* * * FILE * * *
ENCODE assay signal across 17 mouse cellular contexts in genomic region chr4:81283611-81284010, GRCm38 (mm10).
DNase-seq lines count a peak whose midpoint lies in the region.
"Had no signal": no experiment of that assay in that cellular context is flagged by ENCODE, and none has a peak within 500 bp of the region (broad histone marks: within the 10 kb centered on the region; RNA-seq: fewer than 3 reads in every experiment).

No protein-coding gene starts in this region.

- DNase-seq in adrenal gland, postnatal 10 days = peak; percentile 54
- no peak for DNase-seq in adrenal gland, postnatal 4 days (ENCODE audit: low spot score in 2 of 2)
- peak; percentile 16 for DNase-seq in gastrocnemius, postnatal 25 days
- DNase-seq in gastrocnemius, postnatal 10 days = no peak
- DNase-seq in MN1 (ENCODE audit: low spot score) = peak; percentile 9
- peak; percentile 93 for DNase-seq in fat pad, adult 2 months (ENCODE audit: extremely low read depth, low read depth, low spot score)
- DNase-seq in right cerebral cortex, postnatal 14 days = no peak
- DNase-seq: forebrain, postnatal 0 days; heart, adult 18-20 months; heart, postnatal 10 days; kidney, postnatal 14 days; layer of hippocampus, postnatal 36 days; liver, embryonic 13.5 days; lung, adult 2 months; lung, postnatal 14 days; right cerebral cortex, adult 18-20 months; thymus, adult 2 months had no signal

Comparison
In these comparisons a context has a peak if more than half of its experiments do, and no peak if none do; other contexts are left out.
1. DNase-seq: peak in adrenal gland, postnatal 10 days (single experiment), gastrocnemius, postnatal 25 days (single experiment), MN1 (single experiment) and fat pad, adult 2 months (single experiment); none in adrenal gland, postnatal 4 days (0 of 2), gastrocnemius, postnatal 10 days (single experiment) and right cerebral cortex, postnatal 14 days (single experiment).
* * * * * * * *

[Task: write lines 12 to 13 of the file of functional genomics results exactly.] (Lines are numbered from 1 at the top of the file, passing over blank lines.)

- DNase-seq: forebrain, postnatal 0 days; heart, adult 18-20 months; heart, postnatal 10 days; kidney, postnatal 14 days; layer of hippocampus, postnatal 36 days; liver, embryonic 13.5 days; lung, adult 2 months; lung, postnatal 14 days; right cerebral cortex, adult 18-20 months; thymus, adult 2 months had no signal

Comparison